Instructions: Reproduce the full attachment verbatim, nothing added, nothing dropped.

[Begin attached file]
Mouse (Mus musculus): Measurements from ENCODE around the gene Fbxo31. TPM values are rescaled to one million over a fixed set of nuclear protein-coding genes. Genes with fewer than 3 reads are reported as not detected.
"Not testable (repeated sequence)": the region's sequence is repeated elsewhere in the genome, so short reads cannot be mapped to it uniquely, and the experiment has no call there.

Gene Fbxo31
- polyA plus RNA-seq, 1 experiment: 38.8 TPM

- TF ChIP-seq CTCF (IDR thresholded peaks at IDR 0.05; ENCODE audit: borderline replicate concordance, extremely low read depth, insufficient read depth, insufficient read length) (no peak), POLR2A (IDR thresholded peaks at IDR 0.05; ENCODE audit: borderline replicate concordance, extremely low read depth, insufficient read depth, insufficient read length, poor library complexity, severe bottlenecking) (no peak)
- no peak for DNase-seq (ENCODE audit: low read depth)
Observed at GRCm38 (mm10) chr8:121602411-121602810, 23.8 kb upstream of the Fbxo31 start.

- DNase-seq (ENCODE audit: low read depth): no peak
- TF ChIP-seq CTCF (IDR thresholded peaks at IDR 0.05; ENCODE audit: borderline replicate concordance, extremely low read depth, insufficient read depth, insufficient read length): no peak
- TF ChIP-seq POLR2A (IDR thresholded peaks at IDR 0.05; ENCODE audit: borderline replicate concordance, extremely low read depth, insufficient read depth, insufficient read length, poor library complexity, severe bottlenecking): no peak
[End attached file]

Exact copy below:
Mouse (Mus musculus): Measurements from ENCODE around the gene Fbxo31. TPM values are rescaled to one million over a fixed set of nuclear protein-coding genes. Genes with fewer than 3 reads are reported as not detected.
"Not testable (repeated sequence)": the region's sequence is repeated elsewhere in the genome, so short reads cannot be mapped to it uniquely, and the experiment has no call there.

Gene Fbxo31
- polyA plus RNA-seq, 1 experiment: 38.8 TPM

- TF ChIP-seq CTCF (IDR thresholded peaks at IDR 0.05; ENCODE audit: borderline replicate concordance, extremely low read depth, insufficient read depth, insufficient read length) (no peak), POLR2A (IDR thresholded peaks at IDR 0.05; ENCODE audit: borderline replicate concordance, extremely low read depth, insufficient read depth, insufficient read length, poor library complexity, severe bottlenecking) (no peak)
- no peak for DNase-seq (ENCODE audit: low read depth)
Observed at GRCm38 (mm10) chr8:121602411-121602810, 23.8 kb upstream of the Fbxo31 start.

- DNase-seq (ENCODE audit: low read depth): no peak
- TF ChIP-seq CTCF (IDR thresholded peaks at IDR 0.05; ENCODE audit: borderline replicate concordance, extremely low read depth, insufficient read depth, insufficient read length): no peak
- TF ChIP-seq POLR2A (IDR thresholded peaks at IDR 0.05; ENCODE audit: borderline replicate concordance, extremely low read depth, insufficient read depth, insufficient read length, poor library complexity, severe bottlenecking): no peak